Design a 3D mold, machine it, and use it to cast parts
I decided to design a chocolate mold using Fusion 360. I base my design on Tux, the linux penguin.
As a chocolate mold does not really require sculpting tools; I sketched a simple design using the sketching tools in Fusion 360.
At this time do not worry about dimensions, the image can be scaled up to the size of the wax block to use for the mold.
After checking that all lines are closed, extrude the design according to the desired effect.
Next I draw a construction line of the dimensions of the wax block. Then I use the scale feature, under modify, in Fusion 360 tool panel.
Fillet as necessary and reshape anything in the original sketch, Fusion 360 will parametrically update the extruded figure.
Then create a box of the dimensions of the wax block.
MEASURE the wax block with a caliper, take the biggest measurement from two of the ends of the width, height and length.
WAX BOX SIZE ------------ 142.9mm length 92.6mm width 36.9mm height
After measuring the wax block, position the positive design inside the block; leaving at least 1cm clearance height for the molding creation process.
Now, the mold is ready for the CAM process. Fusion 360 has a CAM functionality compatible with the printer in our Fablab; the Roland MDX40a.
Fusion 360 provides a module for CAM processing.
In CAM mode, first create two new tools in the tool library - these, must match the tooltips available for use.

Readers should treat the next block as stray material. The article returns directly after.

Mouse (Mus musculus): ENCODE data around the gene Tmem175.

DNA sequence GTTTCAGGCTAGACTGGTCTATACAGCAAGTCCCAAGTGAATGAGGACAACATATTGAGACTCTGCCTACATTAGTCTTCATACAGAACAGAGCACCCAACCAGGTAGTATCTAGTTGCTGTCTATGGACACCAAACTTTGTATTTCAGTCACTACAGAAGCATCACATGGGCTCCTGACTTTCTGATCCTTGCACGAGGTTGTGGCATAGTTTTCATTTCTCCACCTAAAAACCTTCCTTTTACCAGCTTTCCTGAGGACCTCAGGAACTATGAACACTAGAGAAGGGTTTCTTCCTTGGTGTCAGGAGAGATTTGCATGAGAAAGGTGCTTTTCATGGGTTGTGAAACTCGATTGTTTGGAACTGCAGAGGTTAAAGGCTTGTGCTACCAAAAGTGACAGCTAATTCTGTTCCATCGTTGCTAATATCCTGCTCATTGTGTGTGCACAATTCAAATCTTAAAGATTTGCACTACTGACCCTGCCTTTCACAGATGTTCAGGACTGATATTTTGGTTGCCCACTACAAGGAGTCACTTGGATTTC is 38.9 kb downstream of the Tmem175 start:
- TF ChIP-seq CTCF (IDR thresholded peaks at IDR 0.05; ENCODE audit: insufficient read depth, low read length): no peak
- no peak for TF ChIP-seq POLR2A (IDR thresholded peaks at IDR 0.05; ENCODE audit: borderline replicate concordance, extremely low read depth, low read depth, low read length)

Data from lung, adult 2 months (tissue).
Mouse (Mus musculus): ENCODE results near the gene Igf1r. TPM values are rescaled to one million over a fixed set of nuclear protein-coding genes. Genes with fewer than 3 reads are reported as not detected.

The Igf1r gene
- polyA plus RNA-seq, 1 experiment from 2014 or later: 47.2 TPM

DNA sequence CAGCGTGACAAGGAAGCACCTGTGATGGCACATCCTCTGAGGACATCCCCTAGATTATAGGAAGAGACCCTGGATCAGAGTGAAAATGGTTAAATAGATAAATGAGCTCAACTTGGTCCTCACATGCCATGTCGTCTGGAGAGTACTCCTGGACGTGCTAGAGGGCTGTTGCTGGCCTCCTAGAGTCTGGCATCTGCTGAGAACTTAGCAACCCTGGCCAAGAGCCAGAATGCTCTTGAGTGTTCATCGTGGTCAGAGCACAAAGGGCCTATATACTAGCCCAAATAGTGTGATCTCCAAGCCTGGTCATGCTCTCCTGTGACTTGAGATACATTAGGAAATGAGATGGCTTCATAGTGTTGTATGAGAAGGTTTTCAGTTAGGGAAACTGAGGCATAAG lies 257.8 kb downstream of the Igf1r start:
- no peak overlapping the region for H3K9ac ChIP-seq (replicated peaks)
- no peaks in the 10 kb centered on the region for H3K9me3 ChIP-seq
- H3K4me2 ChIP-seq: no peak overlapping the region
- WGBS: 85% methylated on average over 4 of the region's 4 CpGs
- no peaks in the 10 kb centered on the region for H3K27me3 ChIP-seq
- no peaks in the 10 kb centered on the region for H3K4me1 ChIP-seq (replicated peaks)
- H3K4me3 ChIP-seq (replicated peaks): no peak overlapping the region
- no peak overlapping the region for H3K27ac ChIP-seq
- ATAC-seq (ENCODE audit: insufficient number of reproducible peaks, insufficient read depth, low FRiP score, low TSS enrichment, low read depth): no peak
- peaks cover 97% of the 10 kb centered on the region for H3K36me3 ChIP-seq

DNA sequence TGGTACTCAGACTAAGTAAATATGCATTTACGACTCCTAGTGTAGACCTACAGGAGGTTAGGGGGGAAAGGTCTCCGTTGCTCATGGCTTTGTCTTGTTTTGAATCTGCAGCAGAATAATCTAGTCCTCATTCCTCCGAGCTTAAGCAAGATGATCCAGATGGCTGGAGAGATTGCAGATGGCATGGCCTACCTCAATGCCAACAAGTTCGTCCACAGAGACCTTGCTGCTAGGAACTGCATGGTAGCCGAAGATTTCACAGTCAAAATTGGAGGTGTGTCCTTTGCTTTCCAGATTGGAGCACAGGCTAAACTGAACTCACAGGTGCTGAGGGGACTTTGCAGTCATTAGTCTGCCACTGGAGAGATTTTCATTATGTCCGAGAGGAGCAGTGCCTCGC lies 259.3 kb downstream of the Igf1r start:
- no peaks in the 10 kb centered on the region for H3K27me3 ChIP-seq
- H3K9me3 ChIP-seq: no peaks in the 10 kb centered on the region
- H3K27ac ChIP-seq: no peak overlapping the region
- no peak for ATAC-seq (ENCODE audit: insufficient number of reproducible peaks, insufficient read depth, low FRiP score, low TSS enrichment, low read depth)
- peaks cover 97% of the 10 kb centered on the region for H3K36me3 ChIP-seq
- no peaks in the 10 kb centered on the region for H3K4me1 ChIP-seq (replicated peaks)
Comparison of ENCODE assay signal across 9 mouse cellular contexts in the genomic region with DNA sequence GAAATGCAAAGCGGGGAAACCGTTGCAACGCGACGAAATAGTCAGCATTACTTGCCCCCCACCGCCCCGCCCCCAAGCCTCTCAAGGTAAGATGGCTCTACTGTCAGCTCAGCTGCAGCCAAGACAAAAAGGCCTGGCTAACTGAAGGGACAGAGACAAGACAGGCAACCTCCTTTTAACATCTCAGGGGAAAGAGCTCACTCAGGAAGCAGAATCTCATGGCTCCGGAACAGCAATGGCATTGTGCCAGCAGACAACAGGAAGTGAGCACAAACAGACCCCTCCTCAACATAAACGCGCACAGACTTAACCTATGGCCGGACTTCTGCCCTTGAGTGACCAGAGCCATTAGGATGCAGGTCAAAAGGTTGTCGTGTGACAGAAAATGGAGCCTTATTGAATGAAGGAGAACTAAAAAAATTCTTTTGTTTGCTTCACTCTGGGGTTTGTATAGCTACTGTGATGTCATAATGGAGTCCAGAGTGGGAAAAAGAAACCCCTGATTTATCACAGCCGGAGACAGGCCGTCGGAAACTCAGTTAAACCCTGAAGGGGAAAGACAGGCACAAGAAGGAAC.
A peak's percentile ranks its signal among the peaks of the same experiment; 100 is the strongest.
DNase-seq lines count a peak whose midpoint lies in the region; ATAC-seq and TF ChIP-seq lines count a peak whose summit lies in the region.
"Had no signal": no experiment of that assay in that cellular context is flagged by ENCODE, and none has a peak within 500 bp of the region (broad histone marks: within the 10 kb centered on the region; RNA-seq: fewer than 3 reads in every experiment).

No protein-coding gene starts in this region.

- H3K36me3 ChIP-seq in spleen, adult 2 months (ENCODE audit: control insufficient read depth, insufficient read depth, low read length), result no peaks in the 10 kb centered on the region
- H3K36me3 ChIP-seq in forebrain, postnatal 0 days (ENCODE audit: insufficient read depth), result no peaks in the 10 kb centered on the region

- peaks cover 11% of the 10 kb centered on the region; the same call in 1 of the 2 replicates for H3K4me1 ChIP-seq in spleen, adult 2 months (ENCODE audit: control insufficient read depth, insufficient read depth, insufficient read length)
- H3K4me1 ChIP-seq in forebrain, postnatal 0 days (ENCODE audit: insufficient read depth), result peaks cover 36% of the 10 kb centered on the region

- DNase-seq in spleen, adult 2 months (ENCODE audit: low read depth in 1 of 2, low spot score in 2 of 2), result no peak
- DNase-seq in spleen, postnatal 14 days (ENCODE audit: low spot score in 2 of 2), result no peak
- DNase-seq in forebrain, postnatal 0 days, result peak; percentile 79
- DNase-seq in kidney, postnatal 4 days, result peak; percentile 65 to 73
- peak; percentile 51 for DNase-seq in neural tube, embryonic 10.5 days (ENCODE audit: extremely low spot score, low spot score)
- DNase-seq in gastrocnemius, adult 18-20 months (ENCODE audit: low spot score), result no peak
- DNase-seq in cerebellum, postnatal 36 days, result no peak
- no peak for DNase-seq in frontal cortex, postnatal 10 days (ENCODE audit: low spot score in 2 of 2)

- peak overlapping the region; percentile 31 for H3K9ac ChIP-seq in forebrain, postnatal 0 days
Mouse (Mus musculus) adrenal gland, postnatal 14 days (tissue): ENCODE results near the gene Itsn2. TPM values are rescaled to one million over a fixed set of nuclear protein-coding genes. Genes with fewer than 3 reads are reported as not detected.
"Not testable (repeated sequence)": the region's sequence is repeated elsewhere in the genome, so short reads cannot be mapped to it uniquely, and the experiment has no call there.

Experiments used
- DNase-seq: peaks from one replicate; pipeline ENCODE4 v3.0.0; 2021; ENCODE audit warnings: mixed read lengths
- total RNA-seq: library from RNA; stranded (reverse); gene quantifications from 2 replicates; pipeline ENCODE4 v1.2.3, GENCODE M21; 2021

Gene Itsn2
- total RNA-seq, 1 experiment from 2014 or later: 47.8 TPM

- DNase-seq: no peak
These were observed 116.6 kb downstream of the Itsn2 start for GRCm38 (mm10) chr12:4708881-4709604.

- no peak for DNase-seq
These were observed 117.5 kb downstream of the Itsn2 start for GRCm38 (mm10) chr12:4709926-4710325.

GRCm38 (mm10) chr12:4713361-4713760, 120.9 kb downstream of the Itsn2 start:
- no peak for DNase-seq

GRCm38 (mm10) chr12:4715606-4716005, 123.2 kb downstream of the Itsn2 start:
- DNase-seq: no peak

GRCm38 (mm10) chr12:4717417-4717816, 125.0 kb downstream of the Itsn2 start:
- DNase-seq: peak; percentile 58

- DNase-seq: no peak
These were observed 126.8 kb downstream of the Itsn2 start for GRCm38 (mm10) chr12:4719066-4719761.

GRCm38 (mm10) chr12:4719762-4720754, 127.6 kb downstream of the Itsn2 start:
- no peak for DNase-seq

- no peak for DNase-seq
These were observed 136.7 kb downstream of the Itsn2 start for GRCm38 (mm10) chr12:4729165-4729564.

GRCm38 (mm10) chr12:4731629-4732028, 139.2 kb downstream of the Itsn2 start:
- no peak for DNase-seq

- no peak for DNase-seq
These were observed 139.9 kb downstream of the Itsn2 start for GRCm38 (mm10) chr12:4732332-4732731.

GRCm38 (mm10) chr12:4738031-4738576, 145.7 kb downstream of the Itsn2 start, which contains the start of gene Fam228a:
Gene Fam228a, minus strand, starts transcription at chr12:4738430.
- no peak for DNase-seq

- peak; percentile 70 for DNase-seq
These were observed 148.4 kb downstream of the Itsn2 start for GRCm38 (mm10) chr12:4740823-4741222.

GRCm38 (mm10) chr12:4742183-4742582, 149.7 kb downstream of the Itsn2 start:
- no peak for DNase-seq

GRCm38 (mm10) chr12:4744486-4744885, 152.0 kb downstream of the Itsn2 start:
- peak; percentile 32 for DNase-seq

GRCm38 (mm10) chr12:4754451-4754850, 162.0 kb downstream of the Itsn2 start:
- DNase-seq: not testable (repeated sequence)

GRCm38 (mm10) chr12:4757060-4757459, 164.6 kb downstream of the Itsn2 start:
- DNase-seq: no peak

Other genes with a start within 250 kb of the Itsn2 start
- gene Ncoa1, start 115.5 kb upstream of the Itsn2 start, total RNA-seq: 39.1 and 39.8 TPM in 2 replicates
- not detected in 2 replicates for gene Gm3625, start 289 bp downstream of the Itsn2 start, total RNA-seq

The first tool I will use for the rough cut will be a 3mm flat end mill.
I introduce the measurements of the tool following the highlighted guidelines of Fusion 360.
Next, I create a new tool for the finishing job. It is a ball-end tool, suitable for the tux design.
In order for the machine to be able to mill the design correctly; the coordinates of the milling machine must be set. This is indicated by the xyz arrows in the design.
Next, the stock size is selected. In my case, as I already positioned the design manually on the stock - the mode selected is relative size box.
Next, I proceed to create a 3D milling job. Adaptive cut is used for rough jobs. I set the spindle speed to Roland MDX40a's maximum and the cutting feedrate to 1000.
I also disable the coolant option.
Next, I proceed to select the passes settings.
I set the maximum roughness step-over to 5mm and optimal load to 1mm.
After toolpath is calculated I simulate the job. No collisions are detected; hence, the first rough cut is ready for processing.
Before generating the output file, I set up the finishing job. For my particular piece, scallop seemed most suitable.
Similarly to adaptive clearing, I select my tool for finishing. In this case, a 3mm ball-end tool.
Additionally, spindle speed is set to 10,000rpm.
Now, I simulate the whole job by first selecting SETUP and then clicking on Actions/simulation.
The operation did not contain any collisions; hence, the whole job is ready for milling.